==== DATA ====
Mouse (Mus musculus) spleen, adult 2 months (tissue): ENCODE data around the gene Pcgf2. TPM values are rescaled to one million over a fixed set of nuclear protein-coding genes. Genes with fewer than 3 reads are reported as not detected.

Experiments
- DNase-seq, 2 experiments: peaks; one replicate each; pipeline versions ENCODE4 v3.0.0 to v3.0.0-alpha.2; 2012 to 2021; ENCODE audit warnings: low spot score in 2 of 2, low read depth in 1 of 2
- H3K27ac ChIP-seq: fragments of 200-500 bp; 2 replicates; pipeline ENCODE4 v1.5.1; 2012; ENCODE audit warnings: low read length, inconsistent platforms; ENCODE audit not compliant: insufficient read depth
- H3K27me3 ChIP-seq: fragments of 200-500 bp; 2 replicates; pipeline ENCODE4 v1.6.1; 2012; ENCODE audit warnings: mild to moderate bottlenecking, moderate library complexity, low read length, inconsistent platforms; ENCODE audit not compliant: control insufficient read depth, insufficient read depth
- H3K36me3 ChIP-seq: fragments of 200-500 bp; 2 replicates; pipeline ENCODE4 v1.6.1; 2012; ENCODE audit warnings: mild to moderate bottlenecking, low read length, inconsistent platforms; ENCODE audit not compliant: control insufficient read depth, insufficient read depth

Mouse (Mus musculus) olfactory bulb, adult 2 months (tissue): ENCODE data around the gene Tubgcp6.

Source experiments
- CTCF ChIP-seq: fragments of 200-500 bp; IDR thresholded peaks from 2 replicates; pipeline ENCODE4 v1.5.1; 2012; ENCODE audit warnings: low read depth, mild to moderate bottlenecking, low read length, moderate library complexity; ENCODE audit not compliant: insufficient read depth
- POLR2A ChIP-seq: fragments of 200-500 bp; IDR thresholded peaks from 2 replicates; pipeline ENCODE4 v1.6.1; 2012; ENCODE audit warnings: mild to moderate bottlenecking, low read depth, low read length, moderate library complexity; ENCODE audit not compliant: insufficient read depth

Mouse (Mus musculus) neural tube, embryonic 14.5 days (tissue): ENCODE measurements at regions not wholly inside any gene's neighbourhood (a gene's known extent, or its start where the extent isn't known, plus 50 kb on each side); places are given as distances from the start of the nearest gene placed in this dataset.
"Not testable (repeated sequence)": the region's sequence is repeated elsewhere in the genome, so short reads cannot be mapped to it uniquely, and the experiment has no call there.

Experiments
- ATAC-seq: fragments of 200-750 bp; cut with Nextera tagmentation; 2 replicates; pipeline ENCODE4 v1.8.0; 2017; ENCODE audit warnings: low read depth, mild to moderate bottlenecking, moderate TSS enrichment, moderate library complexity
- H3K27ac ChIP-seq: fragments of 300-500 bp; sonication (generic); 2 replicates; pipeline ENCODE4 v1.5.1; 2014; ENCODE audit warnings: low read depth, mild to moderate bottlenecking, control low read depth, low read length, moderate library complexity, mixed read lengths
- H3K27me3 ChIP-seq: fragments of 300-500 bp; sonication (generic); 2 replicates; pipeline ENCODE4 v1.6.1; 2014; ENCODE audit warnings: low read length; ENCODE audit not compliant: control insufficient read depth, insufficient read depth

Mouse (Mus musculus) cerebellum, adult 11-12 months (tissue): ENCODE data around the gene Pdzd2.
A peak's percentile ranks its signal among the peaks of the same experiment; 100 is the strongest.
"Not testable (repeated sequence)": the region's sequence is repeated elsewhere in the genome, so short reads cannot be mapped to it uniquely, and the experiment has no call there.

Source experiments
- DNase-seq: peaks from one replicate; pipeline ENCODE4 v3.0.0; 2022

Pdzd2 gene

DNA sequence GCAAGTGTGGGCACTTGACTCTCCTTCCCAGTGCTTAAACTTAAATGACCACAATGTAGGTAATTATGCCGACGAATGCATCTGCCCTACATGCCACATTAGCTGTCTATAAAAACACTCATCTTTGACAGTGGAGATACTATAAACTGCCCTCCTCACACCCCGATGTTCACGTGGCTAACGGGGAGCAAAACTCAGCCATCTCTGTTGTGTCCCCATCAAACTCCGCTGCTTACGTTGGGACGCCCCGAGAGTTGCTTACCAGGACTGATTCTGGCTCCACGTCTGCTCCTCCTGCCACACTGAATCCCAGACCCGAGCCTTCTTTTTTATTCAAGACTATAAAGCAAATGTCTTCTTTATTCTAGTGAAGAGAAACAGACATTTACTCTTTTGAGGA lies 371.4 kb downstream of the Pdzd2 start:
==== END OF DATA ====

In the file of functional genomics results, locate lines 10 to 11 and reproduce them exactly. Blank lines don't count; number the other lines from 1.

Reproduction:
- POLR2A ChIP-seq: fragments of 200-500 bp; IDR thresholded peaks from 2 replicates; pipeline ENCODE4 v1.6.1; 2012; ENCODE audit warnings: mild to moderate bottlenecking, low read depth, low read length, moderate library complexity; ENCODE audit not compliant: insufficient read depth

Mouse (Mus musculus) neural tube, embryonic 14.5 days (tissue): ENCODE measurements at regions not wholly inside any gene's neighbourhood (a gene's known extent, or its start where the extent isn't known, plus 50 kb on each side); places are given as distances from the start of the nearest gene placed in this dataset.